An examination of the medicinal potential of Planchonella queenslandica: toxicity, antibacterial and antiviral activities
Planchonella queenslandica (family Sapotaceae) is an Australian native plant with a history of indigenous Australian medicinal usage. Its antimicrobial activity was investigated by disc diffusion assays against a bacterial panel. Antiviral activity was determined using an MS2 bacteriophage plaque reduction model system. Toxicity was determined using the Artemia franciscana nauplii bioassay. Methanol, water and ethyl acetate leaf extracts displayed antibacterial activity. The methanol and ethyl acetate extracts had the broadest specificity, inhibiting the growth of 9 of the 14 bacteria tested (64 %) respectively. The water extract inhibited the growth of 6 of the 14 bacteria tested (43 %). All extracts were more effective against Gram-positive than Gram-negative bacteria. The methanol and ethyl acetate extracts each inhibited the growth of 100 % of the Gram-positive species tested and 5 of the 9 (56 %) Gram-negative bacteria. The water extract inhibited 3 of the 4 (75 %) Gram-positive bacteria and 3 of the 9 (33 %) of the Gram-negative bacteria tested. The methanol, water and ethyl acetate extracts also displayed antiviral activity in the MS2 plaque reduction assay, inhibiting 90.8 ± 2.4 %, 50.7 ± 5.8 and 71.7 ± 4.4 % of MS2 plaque formation respectively. All extracts were also shown to be non-toxic or of low toxicity in the Artemia fransiscana bioassay. The low toxicity of the P. queenslandica extracts and their inhibitory bioactivity in the MS2 bacteriophage reduction bioassay and against a panel of bacteria validate Australian Aboriginal usage as an antiseptic agent and confirms their medicinal potential.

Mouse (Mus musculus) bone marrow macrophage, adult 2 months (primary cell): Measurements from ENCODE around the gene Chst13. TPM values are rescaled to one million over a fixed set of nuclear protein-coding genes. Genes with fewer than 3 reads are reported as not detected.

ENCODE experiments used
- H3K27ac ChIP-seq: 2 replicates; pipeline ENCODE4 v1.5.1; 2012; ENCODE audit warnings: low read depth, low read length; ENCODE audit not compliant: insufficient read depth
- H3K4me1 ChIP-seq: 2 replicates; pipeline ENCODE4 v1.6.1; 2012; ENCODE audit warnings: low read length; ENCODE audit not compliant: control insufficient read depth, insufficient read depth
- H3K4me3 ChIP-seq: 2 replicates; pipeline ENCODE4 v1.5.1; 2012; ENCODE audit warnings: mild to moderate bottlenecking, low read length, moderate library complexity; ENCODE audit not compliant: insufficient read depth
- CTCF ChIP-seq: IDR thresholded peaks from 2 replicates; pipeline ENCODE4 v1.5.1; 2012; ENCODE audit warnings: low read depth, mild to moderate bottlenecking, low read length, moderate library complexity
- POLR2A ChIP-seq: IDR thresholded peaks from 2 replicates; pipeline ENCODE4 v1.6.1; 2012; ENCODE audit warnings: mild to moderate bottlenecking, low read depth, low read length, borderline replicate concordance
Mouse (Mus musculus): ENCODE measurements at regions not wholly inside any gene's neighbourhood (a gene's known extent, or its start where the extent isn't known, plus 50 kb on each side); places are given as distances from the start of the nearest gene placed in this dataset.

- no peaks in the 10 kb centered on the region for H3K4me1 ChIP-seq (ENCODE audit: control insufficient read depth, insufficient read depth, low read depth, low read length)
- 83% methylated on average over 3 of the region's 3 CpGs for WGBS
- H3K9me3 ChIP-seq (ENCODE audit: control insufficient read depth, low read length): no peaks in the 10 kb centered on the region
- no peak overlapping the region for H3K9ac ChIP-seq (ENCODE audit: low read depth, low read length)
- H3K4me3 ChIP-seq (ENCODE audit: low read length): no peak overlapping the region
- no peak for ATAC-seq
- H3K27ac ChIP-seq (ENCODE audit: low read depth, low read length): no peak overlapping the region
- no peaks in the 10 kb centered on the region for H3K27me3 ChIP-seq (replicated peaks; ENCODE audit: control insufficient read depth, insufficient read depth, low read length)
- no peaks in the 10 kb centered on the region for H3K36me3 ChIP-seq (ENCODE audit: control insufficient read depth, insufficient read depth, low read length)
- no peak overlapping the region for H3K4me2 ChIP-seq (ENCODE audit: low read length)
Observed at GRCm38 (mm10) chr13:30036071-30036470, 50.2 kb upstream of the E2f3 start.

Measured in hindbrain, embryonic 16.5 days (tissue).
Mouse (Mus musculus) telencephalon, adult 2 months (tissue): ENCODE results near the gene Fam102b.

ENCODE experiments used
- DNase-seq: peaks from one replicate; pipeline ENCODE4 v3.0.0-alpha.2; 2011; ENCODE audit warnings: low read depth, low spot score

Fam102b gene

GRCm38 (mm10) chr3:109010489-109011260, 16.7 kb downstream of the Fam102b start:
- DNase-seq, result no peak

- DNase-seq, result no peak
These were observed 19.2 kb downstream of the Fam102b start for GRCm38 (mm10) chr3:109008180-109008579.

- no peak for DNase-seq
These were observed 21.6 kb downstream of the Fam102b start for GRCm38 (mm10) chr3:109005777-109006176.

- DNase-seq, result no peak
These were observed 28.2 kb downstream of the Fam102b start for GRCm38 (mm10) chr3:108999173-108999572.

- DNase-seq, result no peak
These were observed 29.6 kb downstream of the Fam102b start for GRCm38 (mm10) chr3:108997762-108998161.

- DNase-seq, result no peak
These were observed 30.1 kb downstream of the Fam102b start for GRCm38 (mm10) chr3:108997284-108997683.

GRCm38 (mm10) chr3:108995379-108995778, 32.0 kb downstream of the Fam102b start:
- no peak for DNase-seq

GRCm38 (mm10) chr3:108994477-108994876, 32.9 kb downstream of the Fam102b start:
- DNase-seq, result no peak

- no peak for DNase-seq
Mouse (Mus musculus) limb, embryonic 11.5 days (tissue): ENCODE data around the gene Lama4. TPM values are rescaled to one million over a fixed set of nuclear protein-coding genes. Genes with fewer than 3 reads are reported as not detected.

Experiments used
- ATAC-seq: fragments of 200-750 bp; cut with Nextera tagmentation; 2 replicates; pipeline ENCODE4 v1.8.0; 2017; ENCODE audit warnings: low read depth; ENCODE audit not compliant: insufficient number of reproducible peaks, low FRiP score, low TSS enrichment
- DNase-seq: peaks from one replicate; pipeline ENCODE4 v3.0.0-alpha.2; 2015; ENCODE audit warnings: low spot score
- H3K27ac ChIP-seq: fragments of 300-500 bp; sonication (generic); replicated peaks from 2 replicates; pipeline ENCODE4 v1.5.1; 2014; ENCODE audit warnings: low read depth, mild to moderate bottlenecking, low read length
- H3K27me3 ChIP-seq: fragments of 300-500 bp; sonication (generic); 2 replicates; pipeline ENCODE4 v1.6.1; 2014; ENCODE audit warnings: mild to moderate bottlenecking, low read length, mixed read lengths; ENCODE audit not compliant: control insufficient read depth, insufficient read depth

International Horticultural Conference (IHC)
Complementary and Alternative Medicine